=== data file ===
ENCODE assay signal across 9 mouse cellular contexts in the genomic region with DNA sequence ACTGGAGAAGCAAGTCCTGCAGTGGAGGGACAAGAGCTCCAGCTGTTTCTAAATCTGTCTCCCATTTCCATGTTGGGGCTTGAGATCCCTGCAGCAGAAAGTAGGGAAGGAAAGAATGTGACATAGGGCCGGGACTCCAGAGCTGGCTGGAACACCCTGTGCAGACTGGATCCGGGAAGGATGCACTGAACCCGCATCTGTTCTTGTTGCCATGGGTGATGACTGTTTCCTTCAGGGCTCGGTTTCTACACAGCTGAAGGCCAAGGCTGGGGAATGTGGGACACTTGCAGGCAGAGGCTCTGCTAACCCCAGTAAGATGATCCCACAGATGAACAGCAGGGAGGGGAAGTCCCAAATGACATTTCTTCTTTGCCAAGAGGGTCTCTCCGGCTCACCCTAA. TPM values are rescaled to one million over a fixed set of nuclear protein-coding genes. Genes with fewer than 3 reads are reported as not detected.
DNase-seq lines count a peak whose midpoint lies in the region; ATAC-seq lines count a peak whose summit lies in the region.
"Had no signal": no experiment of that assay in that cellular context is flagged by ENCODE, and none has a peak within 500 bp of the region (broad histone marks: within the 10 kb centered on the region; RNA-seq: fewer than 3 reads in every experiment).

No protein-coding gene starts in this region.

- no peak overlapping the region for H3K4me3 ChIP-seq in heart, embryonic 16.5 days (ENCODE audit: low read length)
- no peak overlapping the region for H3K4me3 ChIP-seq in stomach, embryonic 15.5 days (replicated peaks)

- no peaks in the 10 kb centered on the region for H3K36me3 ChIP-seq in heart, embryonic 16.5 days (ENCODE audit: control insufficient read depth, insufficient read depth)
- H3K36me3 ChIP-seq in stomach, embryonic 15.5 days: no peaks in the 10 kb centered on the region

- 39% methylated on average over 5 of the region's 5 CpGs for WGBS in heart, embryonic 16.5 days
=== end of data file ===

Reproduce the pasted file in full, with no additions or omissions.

ENCODE assay signal across 9 mouse cellular contexts in the genomic region with DNA sequence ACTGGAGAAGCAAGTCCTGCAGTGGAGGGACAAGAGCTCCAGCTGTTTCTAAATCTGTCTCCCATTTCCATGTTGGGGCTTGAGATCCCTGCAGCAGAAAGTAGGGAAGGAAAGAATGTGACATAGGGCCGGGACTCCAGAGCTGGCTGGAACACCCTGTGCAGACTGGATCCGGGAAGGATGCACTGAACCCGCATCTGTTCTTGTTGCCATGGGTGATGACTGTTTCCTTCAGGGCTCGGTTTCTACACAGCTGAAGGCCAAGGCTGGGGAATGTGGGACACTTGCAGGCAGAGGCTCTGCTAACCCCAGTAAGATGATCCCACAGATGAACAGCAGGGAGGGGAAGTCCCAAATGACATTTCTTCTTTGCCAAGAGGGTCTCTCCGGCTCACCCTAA. TPM values are rescaled to one million over a fixed set of nuclear protein-coding genes. Genes with fewer than 3 reads are reported as not detected.
DNase-seq lines count a peak whose midpoint lies in the region; ATAC-seq lines count a peak whose summit lies in the region.
"Had no signal": no experiment of that assay in that cellular context is flagged by ENCODE, and none has a peak within 500 bp of the region (broad histone marks: within the 10 kb centered on the region; RNA-seq: fewer than 3 reads in every experiment).

No protein-coding gene starts in this region.

- no peak overlapping the region for H3K4me3 ChIP-seq in heart, embryonic 16.5 days (ENCODE audit: low read length)
- no peak overlapping the region for H3K4me3 ChIP-seq in stomach, embryonic 15.5 days (replicated peaks)

- no peaks in the 10 kb centered on the region for H3K36me3 ChIP-seq in heart, embryonic 16.5 days (ENCODE audit: control insufficient read depth, insufficient read depth)
- H3K36me3 ChIP-seq in stomach, embryonic 15.5 days: no peaks in the 10 kb centered on the region

- 39% methylated on average over 5 of the region's 5 CpGs for WGBS in heart, embryonic 16.5 days